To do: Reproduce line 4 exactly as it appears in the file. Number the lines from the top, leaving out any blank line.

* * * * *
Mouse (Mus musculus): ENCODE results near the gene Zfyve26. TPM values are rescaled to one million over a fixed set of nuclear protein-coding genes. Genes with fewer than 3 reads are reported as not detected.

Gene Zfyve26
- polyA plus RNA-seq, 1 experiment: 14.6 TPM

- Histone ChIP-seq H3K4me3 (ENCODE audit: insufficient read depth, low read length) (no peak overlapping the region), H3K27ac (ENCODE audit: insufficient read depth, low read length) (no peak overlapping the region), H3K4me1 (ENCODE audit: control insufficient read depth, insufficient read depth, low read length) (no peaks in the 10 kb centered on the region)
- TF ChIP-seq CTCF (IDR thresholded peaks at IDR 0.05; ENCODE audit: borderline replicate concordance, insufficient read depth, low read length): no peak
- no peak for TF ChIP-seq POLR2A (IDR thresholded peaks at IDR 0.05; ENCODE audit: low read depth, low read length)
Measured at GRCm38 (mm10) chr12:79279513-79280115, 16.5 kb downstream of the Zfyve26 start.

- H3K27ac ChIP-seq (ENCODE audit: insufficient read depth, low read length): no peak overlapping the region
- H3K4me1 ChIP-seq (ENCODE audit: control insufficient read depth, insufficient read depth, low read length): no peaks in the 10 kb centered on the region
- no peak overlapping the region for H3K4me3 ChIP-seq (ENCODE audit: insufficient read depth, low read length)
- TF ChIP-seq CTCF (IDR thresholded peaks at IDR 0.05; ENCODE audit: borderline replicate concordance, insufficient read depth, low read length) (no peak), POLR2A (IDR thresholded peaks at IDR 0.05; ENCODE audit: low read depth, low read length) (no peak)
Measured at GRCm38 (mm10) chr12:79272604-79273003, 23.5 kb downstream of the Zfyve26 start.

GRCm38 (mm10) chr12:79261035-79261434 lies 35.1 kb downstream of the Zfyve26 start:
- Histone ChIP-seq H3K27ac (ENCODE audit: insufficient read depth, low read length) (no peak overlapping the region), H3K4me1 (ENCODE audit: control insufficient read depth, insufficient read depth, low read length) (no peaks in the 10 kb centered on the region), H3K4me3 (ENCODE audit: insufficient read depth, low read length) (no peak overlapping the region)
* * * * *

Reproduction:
- Histone ChIP-seq H3K4me3 (ENCODE audit: insufficient read depth, low read length) (no peak overlapping the region), H3K27ac (ENCODE audit: insufficient read depth, low read length) (no peak overlapping the region), H3K4me1 (ENCODE audit: control insufficient read depth, insufficient read depth, low read length) (no peaks in the 10 kb centered on the region)